Diagnosis and treatment of acute calculus cholecystitis: WSES 2020 Guideline
Italy: The World Society of Emergency Surgery (WSES) has released an updated guideline on the diagnosis and management of acute calculus cholecystitis (ACC)
Key recommendations include
Diagnosis of ACC
- As no feature has sufficient diagnostic power to establish or exclude the diagnosis of ACC, it is recommended not to rely on a single clinical or laboratory finding.
- For the diagnosis of ACC, we suggest using a combination of detailed history, complete clinical examination, laboratory tests and imaging investigations. However, the best combination is not known.
- The researchers recommend the use of abdominal ultrasound (US) as the preferred initial imaging technique, in view of its cost-effectiveness, wide availability, reduced invasiveness and good accuracy for gallstones disease.
- The use of further imaging is recommended for the diagnosis of ACC in selected patients, depending on local expertise and availability. Hepatobiliary iminodiacetic acid (HIDA) scan has the highest sensitivity and specificity for the diagnosis of ACC as compared to other imaging modalities. Diagnostic accuracy of computed tomography (CT) is poor. Magnetic resonance imaging (MRI) is as accurate as abdominal US.
Tools to Use for Suspicion and Diagnosis at Presentation
- The use of elevated LFTs or bilirubin is not recommended as the only method to identify CBDS (common bile duct stone) in patients with ACC, in which case we recommend performing further diagnostic tests.
- Consider the visualization of a stone in the common bile duct at transabdominal US as a predictor of CBDS in patients with ACC.
- An increased diameter of common bile duct, an indirect sign of stone presence, is not sufficient to identify ACC patients with CBDS and we therefore recommend performing further diagnostic tests.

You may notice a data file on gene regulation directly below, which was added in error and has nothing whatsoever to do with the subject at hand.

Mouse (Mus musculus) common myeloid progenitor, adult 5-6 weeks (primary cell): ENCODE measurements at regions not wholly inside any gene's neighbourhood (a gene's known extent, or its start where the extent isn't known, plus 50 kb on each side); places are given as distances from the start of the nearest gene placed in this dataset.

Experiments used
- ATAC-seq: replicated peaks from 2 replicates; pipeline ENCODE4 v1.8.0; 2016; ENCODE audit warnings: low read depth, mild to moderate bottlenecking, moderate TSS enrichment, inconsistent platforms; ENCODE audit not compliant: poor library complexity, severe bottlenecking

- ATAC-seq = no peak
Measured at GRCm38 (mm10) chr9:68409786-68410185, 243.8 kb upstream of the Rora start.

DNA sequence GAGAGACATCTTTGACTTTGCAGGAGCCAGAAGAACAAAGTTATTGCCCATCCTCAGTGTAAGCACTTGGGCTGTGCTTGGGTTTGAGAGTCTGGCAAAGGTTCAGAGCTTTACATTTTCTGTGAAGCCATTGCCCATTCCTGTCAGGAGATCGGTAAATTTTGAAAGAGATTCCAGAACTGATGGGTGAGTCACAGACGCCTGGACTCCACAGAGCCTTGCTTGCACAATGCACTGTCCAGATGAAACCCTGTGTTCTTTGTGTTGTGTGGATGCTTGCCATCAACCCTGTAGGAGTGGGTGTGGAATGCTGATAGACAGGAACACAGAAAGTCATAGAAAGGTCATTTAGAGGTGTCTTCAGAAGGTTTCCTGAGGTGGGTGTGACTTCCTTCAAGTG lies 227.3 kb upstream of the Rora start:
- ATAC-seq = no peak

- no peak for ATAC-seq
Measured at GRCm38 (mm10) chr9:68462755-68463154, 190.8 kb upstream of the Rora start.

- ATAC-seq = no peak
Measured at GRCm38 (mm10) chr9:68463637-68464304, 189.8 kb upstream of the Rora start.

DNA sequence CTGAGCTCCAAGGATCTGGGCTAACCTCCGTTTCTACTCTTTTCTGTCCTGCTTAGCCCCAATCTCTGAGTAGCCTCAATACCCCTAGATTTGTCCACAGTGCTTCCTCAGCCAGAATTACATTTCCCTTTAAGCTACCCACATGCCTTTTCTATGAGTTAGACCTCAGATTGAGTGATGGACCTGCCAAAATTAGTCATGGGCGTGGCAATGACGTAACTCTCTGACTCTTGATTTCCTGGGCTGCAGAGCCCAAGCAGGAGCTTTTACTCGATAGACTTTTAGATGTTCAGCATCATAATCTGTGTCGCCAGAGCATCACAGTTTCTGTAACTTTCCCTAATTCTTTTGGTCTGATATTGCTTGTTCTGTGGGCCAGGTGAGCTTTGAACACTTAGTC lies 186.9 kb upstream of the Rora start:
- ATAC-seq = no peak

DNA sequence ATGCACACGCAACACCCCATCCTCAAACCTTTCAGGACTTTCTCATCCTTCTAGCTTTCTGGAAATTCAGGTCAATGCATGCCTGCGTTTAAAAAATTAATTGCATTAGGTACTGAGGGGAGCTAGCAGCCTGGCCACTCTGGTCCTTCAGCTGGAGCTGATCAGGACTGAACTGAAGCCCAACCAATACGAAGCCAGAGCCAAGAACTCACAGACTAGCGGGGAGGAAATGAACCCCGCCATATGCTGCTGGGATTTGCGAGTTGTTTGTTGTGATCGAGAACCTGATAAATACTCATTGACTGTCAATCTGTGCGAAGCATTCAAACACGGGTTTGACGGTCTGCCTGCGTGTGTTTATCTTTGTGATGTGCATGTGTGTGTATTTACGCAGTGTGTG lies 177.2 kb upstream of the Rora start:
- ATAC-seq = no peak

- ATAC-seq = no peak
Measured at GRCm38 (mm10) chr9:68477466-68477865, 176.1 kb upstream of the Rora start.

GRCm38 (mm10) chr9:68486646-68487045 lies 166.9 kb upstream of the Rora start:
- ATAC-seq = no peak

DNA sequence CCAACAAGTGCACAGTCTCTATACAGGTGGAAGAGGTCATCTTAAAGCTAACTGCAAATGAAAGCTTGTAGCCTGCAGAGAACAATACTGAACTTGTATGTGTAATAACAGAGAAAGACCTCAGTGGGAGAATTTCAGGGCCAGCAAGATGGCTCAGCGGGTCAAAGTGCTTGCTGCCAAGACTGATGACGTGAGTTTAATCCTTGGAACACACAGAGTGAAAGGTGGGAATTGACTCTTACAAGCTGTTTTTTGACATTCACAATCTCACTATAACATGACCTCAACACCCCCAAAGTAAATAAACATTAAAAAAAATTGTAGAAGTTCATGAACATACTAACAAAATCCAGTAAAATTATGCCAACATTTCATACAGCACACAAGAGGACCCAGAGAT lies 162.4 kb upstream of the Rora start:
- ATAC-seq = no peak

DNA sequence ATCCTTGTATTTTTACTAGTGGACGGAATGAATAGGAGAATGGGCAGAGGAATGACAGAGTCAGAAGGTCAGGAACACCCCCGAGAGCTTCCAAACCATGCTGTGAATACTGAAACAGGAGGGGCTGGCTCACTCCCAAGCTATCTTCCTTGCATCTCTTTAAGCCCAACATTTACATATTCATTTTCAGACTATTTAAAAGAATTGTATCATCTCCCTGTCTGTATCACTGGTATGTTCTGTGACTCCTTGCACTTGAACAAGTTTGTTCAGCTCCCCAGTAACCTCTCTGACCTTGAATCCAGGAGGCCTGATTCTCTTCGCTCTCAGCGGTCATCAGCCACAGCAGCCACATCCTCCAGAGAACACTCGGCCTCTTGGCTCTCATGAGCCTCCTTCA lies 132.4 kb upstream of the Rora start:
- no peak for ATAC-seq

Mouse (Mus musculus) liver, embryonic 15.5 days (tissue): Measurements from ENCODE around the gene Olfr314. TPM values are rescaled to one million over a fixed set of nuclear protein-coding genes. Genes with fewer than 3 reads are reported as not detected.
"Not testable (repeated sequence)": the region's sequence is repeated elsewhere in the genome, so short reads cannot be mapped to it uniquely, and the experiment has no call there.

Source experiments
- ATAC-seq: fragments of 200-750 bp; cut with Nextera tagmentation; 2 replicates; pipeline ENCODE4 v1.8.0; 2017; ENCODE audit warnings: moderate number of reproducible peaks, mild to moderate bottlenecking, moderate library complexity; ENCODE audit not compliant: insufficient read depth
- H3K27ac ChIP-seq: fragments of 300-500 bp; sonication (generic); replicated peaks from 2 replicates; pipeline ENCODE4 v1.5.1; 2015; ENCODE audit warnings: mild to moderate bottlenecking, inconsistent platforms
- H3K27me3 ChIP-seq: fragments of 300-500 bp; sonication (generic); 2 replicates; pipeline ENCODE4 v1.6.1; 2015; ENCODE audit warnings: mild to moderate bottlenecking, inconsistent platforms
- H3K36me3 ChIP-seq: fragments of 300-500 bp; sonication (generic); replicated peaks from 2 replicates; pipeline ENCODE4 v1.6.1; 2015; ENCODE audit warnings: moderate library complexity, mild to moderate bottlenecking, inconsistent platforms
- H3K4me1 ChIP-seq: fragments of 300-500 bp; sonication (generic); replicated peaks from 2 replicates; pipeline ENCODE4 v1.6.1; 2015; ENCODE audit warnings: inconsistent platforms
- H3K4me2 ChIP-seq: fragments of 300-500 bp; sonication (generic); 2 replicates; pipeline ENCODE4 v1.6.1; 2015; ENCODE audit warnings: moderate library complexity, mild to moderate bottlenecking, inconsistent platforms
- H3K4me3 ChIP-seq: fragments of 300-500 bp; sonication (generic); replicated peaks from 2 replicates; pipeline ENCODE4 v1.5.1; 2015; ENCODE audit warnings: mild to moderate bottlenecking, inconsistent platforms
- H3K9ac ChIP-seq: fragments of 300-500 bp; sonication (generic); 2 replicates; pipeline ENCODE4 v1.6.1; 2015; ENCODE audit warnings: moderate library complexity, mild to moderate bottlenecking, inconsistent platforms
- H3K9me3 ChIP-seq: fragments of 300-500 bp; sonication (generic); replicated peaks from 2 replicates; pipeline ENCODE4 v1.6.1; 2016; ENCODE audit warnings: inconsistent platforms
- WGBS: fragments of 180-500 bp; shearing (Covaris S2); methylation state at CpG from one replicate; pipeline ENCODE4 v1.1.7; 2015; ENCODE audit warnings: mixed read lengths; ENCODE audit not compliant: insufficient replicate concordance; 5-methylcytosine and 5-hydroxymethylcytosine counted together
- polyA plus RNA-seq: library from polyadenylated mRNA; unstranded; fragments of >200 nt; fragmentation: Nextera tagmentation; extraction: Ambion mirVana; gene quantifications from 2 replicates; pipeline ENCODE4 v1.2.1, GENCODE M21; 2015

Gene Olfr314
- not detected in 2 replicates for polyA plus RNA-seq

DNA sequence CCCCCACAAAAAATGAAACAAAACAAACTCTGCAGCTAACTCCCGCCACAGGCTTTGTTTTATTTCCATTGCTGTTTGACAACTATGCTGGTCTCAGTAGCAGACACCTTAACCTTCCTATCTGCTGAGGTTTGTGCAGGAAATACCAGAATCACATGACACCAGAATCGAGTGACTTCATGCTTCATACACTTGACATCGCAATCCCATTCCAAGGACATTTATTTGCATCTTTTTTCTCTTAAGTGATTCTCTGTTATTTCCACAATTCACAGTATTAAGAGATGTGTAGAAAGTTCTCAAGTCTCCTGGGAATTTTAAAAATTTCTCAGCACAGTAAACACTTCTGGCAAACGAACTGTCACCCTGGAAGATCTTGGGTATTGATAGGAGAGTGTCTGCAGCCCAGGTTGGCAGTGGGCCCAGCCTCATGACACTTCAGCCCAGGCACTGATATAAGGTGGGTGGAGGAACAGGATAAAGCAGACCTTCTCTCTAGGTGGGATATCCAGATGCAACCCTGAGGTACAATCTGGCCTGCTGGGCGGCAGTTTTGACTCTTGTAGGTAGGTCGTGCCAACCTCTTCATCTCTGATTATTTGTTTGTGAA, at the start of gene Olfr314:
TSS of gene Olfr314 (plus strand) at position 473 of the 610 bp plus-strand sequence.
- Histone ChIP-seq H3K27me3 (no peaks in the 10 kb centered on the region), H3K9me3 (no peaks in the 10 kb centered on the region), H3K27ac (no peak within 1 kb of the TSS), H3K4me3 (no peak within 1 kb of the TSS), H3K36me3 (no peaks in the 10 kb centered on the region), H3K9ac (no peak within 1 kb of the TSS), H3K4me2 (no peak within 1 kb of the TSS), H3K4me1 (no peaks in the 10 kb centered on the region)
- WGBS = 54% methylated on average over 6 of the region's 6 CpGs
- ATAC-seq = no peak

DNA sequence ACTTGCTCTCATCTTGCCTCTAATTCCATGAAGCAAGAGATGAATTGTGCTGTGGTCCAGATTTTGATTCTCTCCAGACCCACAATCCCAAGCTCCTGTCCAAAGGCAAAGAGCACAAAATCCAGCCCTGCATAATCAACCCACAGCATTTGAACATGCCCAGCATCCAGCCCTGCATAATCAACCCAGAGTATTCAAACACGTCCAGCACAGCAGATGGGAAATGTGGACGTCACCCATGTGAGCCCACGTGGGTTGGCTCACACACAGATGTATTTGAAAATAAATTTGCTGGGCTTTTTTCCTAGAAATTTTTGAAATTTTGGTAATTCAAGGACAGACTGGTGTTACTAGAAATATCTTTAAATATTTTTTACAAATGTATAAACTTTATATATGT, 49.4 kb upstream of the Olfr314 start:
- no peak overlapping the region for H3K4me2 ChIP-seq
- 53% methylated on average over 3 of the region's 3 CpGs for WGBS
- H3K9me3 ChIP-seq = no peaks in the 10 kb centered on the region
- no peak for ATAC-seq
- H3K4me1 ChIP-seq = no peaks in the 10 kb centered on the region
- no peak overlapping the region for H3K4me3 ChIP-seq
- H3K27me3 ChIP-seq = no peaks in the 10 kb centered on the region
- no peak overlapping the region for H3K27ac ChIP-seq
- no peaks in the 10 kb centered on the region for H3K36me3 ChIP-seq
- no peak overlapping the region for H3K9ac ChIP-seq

- In order to assess the risk for CBDS, we suggest performing liver function tests (LFTs), including ALT, AST, bilirubin, ALP, GGT and abdominal US in all patients with ACC.
- Stratifying the risk of CBDS is suggested according to the proposed classification modified from the American Society of Gastrointestinal Endoscopy and the Society of American Gastrointestinal Endoscopic Surgeon Guidelines.
- The patients with moderate risk for CBDS are recommended to undergo one of the following: preoperative magnetic resonance cholangiopancreatography (MRCP), preoperative endoscopic ultrasound (EUS), intraoperative cholangiography (IOC), or laparoscopic ultrasound (LUS), depending on local expertise and availability.
- Patients with high-risk for CBDS are recommended to undergo preoperative ERCP, IOC or LUS, depending on the local expertise and the availability of the technique.
- Removing CBDS is recommended, either preoperatively, intraoperatively, or postoperatively, according to the local expertise and the availability of several techniques.
Source : World Journal of Emergency Surgery